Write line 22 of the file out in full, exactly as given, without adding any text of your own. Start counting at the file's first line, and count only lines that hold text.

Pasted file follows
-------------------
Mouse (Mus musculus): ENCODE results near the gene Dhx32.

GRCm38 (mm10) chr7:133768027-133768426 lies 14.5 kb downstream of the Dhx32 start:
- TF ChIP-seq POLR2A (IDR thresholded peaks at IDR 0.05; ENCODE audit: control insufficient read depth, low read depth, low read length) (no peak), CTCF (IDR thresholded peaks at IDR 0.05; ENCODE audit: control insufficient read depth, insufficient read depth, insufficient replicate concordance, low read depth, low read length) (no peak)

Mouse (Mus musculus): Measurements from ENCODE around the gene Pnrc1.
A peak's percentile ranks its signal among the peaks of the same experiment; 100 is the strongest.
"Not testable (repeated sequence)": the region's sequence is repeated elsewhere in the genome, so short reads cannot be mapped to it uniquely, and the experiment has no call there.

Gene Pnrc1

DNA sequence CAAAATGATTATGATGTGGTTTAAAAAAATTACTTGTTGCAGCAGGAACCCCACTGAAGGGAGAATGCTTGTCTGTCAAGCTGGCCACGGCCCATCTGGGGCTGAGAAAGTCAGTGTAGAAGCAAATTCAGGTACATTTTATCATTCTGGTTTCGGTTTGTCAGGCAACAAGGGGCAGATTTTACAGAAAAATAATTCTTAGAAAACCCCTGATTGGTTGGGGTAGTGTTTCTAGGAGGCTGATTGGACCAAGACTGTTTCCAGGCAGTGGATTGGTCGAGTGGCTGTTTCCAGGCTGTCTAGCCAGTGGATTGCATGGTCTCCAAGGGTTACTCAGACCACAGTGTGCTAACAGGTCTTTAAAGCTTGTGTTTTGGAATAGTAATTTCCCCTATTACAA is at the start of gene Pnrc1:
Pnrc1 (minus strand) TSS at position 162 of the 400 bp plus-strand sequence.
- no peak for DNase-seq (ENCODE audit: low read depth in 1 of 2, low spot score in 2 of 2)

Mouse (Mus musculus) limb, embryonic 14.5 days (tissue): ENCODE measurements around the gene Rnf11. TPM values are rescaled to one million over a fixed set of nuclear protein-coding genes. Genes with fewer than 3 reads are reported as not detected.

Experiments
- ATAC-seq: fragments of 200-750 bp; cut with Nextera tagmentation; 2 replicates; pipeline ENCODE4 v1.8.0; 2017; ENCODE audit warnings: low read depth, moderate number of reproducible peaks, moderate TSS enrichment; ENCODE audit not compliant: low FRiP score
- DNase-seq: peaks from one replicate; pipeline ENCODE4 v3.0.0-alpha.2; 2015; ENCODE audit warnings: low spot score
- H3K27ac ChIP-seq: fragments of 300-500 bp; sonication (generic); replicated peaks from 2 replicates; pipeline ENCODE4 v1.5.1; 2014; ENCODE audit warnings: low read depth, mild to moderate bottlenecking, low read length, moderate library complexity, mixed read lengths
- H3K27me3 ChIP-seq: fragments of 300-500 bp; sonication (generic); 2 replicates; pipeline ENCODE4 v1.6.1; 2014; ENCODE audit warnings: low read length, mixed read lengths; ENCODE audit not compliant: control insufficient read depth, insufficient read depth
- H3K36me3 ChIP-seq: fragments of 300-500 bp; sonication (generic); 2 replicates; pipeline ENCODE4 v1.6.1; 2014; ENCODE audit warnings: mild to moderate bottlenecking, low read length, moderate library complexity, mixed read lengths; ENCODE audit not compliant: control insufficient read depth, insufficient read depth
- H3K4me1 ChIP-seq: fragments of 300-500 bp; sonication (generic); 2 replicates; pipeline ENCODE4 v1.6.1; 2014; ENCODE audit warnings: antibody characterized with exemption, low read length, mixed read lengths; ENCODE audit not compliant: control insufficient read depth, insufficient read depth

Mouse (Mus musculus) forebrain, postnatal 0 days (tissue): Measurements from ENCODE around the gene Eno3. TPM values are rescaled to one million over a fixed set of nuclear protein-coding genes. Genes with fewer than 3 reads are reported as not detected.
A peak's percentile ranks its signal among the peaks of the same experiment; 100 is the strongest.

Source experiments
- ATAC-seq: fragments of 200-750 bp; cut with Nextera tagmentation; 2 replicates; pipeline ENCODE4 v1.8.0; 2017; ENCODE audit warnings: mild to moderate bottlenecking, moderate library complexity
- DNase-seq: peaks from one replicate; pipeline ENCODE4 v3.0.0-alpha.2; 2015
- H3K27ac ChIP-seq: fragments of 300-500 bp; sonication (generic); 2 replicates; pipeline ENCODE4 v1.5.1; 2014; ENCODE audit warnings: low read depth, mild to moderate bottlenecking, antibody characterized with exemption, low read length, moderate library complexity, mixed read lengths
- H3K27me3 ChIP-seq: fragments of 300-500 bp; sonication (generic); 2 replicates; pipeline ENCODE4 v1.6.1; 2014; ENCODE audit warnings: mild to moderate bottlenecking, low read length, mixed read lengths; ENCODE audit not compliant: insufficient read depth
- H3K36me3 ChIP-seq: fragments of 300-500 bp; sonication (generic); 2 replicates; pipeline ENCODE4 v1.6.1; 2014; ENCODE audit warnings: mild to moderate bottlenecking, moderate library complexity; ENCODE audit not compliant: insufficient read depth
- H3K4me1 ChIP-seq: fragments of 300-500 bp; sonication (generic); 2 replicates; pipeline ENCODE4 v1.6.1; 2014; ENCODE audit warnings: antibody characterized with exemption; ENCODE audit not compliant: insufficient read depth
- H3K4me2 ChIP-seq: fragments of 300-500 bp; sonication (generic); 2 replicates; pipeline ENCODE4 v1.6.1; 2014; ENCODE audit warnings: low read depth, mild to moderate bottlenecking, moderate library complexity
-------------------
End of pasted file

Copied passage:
- ATAC-seq: fragments of 200-750 bp; cut with Nextera tagmentation; 2 replicates; pipeline ENCODE4 v1.8.0; 2017; ENCODE audit warnings: mild to moderate bottlenecking, moderate library complexity